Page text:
On my way from Dartmoor to Oxford I knew I’d be passing through Bath around lunchtime. While planning months earlier, I’d asked my old French teacher (see Black Lace), who’d moved there some years before, if she could recommend a restaurant in the centre of town which would serve a classic dish of fresh fish and which wasn’t crawling with tourists.
I knew it was a tall order and I expected her to say she really couldn’t help but instead it seemed I’d won the metaphoric lottery. “My husband is head chef at just such a place and if you want I can organise for you to interview him” she offered. I accepted enthusiastically.
Accordingly I arrived at Woods in Alfred Street, a tranquil, quiet road (thanks to the one-way system) just behind the Assembly Rooms, one of Bath’s main tourist attractions.
David and Claude Price have owned Woods since 1979, and it was Claude, an elegant, smiling Frenchwoman from Lorraine, who welcomed me to the restaurant. “Most of our customers are locals”, she explained, Certainly the restaurant has an informal, unpretentious atmosphere, with smart black lacquer signage and warm natural wood floorboards – it’s easy to imagine it becoming a favourite, regular haunt.
I have the dish of the day: a classic, super-fresh lemon sole coated in a rosy-coloured butter.
And then came the pièce de resistance, a cold maple syrup soufflé which Stuart Ash, the head chef at Woods had made for me specially. This was a triumph, the rich creaminess cut flavour-wise by mint and ginger, and texture-wise by the crunch from the brandy snap.
Stuart emerges from the kitchen to talk to me as I’m having my coffee. He tells me that his first experience of a professional kitchen was when he’d earned a bit of extra pocket money washing up in a pub. He went on to learn the trade at a catering college in Bath where he’d enjoyed entering all the competitions (a theme it emerges).
Once qualified he says he “dabbled in Michelin-starred restaurants” but found they sometimes had disadvantages. “You’re part of a chain” he explains, “you never get to put together a whole plate – and that’s what I really enjoy”. These early experiences were then followed by an inspired time spent travelling and working, his extensive knowledge of fish and seafood arising from a stint in Australian kitchens.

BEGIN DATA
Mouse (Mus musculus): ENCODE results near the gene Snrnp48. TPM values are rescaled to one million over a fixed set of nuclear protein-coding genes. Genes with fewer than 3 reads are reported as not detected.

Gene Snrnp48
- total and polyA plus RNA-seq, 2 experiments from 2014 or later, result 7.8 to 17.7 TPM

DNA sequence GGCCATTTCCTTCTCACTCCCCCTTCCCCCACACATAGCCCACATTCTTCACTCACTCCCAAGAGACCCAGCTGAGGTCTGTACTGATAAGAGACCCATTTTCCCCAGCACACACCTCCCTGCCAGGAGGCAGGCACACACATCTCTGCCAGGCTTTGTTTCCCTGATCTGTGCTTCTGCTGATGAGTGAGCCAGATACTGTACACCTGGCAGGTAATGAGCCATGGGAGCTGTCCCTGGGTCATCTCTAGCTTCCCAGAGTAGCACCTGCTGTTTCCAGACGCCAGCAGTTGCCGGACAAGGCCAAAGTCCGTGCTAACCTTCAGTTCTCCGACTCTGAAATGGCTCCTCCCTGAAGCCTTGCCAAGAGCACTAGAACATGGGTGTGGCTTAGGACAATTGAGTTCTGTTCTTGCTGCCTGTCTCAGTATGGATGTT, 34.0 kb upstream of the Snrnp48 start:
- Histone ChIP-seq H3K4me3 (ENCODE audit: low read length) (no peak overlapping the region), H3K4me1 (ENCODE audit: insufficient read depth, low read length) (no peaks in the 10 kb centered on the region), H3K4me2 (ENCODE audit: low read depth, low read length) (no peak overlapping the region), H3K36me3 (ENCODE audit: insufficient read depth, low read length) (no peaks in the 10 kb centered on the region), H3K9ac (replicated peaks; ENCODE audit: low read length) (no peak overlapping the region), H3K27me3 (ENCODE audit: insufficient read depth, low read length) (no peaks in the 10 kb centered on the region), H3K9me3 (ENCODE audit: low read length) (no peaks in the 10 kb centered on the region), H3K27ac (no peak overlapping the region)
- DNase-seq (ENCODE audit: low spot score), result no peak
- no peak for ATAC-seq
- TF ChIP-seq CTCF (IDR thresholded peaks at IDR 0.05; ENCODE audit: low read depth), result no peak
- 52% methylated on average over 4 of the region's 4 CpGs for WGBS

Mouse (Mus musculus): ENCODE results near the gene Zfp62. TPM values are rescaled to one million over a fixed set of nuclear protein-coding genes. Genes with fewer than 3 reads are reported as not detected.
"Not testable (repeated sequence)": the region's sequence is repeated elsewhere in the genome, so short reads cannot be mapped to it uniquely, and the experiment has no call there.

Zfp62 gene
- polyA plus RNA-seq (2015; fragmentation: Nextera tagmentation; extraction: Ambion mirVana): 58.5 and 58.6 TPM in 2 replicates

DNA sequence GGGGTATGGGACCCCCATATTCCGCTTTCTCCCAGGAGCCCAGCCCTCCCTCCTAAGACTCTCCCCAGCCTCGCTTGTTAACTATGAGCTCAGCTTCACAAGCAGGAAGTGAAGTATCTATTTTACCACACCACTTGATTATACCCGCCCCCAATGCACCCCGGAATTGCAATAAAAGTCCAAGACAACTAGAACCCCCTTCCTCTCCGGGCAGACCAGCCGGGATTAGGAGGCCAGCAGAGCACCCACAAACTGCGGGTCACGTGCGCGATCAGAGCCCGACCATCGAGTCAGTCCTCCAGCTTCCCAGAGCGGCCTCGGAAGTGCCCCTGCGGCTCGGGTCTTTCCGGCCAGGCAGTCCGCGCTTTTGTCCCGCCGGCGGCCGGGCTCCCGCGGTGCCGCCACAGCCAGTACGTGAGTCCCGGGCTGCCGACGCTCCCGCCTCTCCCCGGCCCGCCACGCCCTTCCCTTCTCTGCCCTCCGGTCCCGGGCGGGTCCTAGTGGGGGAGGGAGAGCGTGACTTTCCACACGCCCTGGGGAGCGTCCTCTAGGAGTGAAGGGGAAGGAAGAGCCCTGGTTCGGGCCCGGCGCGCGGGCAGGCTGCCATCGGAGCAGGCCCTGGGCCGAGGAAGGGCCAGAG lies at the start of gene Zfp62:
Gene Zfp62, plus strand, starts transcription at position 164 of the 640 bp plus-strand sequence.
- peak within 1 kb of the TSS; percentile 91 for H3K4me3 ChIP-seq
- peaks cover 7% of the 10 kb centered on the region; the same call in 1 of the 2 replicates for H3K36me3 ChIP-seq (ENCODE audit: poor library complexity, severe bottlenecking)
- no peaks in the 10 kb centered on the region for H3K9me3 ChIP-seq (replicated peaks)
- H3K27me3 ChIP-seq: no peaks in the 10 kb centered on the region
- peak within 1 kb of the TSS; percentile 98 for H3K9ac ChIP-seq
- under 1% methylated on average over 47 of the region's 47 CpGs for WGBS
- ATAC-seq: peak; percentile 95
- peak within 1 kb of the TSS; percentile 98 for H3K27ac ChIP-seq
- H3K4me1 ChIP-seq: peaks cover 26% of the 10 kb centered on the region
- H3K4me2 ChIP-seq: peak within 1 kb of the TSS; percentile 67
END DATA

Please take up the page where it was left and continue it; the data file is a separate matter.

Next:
I ask him about his culinary philosophy. “I like food to be kept simple,” he muses. “I don’t believe in making things over complicated”. However, he was lucky enough to have a very good set of lecturers, in particular Steve Bennison, who taught him advanced pastry skills. “I’m still involved with the college” he tells me, “every year I organise chef competitions there, one for students, and one inter-chef.”
Woods also puts on special events and is involved in the Bath Food Festival. Stuart sources local seasonal food, creating recipes specifically to make the best of what’s available and topping up with produce sourced from further afield when he has to.
“Our customers are very discerning” he explains, “but in the end all they want is just good food”. Stuart is understated and dismissive about what he does, but beautifully fresh, perfectly cooked food is, I suspect, harder to find than he realises.
Woods reopens today after the Christmas break with a new menu including grilled king prawns with red pepper, chorizo and tarragon butter; pan-fried fillets of sea bass with samphire and chilli butter, and confit of chicken leg
with butter bean, bacon and oregano cassoulet.
Stuart Ash’s cold maple syrup soufflé
- 150ml double cream
- 5egg yolks
- 80ml maple syrup
- 1leaf gelatine
- Soak the gelatine leaf in cold water
- Bring a pan to the boil
- Sit a bowl inside with the egg yolks and maple syrup
- Whisk to produce a sabayon
- add to it the gelatine
- when sabayon still hot, make sure the water is drained from the gelatine leaf before mixing it with sabayon
- Allow to cool slightly, fold through semi whipped cream
- Pour mix into moulds or cups, freeze for 24 hours
- Remove from freezer about five minutes before serving
- garnish with cocoa powder or raw cocoa nibs